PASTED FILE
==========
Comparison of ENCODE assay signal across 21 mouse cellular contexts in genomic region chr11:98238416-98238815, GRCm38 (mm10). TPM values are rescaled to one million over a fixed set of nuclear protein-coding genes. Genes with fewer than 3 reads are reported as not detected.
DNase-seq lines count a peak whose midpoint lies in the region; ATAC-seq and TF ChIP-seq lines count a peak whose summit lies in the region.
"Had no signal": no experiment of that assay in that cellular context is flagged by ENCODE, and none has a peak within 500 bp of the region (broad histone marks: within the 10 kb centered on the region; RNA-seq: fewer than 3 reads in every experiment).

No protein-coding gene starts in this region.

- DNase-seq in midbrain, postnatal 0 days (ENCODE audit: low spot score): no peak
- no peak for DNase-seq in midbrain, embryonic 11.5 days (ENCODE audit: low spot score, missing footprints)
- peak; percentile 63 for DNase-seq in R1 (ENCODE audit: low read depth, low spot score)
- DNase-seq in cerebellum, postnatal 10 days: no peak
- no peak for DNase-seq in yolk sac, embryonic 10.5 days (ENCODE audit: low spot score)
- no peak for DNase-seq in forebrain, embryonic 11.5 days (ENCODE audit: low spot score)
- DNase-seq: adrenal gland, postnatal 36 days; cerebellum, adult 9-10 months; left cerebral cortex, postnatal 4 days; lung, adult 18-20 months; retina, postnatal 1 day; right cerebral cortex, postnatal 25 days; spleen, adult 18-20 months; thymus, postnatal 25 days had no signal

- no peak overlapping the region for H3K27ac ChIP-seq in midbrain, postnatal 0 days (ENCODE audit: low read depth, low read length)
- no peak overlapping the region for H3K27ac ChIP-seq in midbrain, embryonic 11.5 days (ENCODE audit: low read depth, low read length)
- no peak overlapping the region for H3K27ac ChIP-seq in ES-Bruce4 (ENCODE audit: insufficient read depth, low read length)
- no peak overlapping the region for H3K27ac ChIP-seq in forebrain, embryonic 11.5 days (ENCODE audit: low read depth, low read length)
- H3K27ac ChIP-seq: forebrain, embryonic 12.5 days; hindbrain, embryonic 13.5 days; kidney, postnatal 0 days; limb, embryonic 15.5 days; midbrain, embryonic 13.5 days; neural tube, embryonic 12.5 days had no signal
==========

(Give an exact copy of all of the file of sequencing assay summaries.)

Comparison of ENCODE assay signal across 21 mouse cellular contexts in genomic region chr11:98238416-98238815, GRCm38 (mm10). TPM values are rescaled to one million over a fixed set of nuclear protein-coding genes. Genes with fewer than 3 reads are reported as not detected.
DNase-seq lines count a peak whose midpoint lies in the region; ATAC-seq and TF ChIP-seq lines count a peak whose summit lies in the region.
"Had no signal": no experiment of that assay in that cellular context is flagged by ENCODE, and none has a peak within 500 bp of the region (broad histone marks: within the 10 kb centered on the region; RNA-seq: fewer than 3 reads in every experiment).

No protein-coding gene starts in this region.

- DNase-seq in midbrain, postnatal 0 days (ENCODE audit: low spot score): no peak
- no peak for DNase-seq in midbrain, embryonic 11.5 days (ENCODE audit: low spot score, missing footprints)
- peak; percentile 63 for DNase-seq in R1 (ENCODE audit: low read depth, low spot score)
- DNase-seq in cerebellum, postnatal 10 days: no peak
- no peak for DNase-seq in yolk sac, embryonic 10.5 days (ENCODE audit: low spot score)
- no peak for DNase-seq in forebrain, embryonic 11.5 days (ENCODE audit: low spot score)
- DNase-seq: adrenal gland, postnatal 36 days; cerebellum, adult 9-10 months; left cerebral cortex, postnatal 4 days; lung, adult 18-20 months; retina, postnatal 1 day; right cerebral cortex, postnatal 25 days; spleen, adult 18-20 months; thymus, postnatal 25 days had no signal

- no peak overlapping the region for H3K27ac ChIP-seq in midbrain, postnatal 0 days (ENCODE audit: low read depth, low read length)
- no peak overlapping the region for H3K27ac ChIP-seq in midbrain, embryonic 11.5 days (ENCODE audit: low read depth, low read length)
- no peak overlapping the region for H3K27ac ChIP-seq in ES-Bruce4 (ENCODE audit: insufficient read depth, low read length)
- no peak overlapping the region for H3K27ac ChIP-seq in forebrain, embryonic 11.5 days (ENCODE audit: low read depth, low read length)
- H3K27ac ChIP-seq: forebrain, embryonic 12.5 days; hindbrain, embryonic 13.5 days; kidney, postnatal 0 days; limb, embryonic 15.5 days; midbrain, embryonic 13.5 days; neural tube, embryonic 12.5 days had no signal